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Does Shame Work?

September 15, 2019

On September 6, Bill Maher’s New Rule was about obesity and eating behaviors, and how they contribute to the national healthcare crisis. He went so far as to say that fat-shaming needs to make a comeback, since “shame is the first step to reform.” He also said that while some people may consider fat to be beautiful, fat can’t be healthy.

 

To say this pissed me off would be an understatement. I generally like Maher, but on this, I have to disagree. 

 

That made it all the more interesting to then see an article published on September 7 about why we should get rid of the shame about eating certain foods, and that we should stop calling anything a “trash food.” 

 

It got me curious to know what other people were saying about using shame to inspire change. And as you might guess, it’s not clear-cut.

 

When Shame Works

Does shame ever work? That might depend on who you ask, but some people think so, depending on the circumstances and how it’s used. 

 

Author Joseph Burgo points out that sometimes shame is productive. This is when you point to specific traits or behaviors that someone can change, rather than making them feel ashamed about who they are as a person. In this approach, someone can feel good about who they are while still acknowledging that they could make positive improvements. 

 

Another author, Jennifer Jaquet, comments that shame is problematic when it’s used as a weapon by someone in a position of power against someone weaker. If it goes in the other direction, though, it can be used for good. For example, she talks about “how small groups of concerned citizens could use shame to change the behaviour of big corporations and even governments….”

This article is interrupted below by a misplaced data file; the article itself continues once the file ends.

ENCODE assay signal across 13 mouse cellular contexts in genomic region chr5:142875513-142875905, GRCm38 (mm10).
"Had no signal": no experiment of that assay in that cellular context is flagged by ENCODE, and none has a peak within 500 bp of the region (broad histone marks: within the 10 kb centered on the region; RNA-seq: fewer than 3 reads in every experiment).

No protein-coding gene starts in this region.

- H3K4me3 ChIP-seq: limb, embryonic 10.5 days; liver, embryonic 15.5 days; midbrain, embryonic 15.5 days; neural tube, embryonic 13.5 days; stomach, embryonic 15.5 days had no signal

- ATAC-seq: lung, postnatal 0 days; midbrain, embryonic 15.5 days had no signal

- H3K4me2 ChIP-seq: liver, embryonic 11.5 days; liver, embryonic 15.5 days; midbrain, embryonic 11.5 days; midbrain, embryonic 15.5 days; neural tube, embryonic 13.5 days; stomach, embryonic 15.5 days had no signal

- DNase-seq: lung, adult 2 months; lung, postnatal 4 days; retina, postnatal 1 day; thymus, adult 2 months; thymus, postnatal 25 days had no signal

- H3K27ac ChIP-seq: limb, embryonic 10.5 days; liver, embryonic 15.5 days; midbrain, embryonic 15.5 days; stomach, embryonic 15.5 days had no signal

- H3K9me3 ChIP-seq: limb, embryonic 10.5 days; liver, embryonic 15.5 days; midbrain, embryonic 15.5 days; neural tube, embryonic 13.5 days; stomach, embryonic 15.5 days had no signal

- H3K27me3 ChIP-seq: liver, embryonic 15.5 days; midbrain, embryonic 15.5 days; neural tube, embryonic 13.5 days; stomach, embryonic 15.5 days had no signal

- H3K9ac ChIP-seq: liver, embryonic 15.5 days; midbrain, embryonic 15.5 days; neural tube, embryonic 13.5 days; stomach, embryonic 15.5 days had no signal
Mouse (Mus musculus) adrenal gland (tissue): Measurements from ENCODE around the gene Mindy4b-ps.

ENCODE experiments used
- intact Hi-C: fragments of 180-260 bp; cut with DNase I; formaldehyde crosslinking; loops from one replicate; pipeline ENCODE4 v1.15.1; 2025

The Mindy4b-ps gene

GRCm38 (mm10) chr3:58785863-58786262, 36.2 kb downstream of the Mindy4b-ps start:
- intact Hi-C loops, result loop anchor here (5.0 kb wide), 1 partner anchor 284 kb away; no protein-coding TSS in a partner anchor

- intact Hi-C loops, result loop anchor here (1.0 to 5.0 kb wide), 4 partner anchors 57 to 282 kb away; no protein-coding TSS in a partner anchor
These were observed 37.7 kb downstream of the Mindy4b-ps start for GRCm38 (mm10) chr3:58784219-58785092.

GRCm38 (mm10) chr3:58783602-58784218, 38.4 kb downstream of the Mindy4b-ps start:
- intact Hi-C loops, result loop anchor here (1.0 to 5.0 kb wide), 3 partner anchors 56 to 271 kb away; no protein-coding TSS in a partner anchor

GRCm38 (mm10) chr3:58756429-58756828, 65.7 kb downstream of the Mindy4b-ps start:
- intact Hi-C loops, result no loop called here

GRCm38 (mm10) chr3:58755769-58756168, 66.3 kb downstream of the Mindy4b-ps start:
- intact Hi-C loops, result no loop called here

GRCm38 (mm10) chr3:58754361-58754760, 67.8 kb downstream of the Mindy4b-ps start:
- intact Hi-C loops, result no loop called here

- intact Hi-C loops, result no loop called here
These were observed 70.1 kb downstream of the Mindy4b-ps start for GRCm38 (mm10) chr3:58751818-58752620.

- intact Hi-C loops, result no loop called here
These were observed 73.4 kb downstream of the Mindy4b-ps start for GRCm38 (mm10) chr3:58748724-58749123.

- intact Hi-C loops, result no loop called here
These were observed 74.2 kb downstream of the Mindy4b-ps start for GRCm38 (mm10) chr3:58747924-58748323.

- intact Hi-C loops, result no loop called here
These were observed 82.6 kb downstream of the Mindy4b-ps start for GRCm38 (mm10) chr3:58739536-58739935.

But Jaquet also points out that shaming doesn’t always work the way you want. It can backfire and end up normalizing the behavior you’re trying to shame. As she said: “That does show the danger of the tool — it’s not a predictable outcome.”

 

When Shame Doesn’t Work

Trying to shame people into behaving differently may work in some situations, but it also has lots of drawbacks, especially with food and weight.

 

Toxic Shame

One problem is that criticizing someone’s lifestyle habits often results in toxic shame. This is when someone internalizes the shame and believes they’re inherently worthless and unlovable. This can be the result of trauma, but it can also come from societal expectations and perfectionist tendencies. 

 

Counter-Productive

As another article pointed out, trying to shame someone in a medical setting is counter-productive. People will avoid going to the doctor if they know it will make them feel ashamed, or they may lie about their behavior. One study found that even patients who didn’t feel like shame was a bad thing “were likely to lie to their doctor in a subsequent visit.” 

 

This isn’t helpful. Instead of promoting change, it simply drives the behavior underground and may even strengthen it.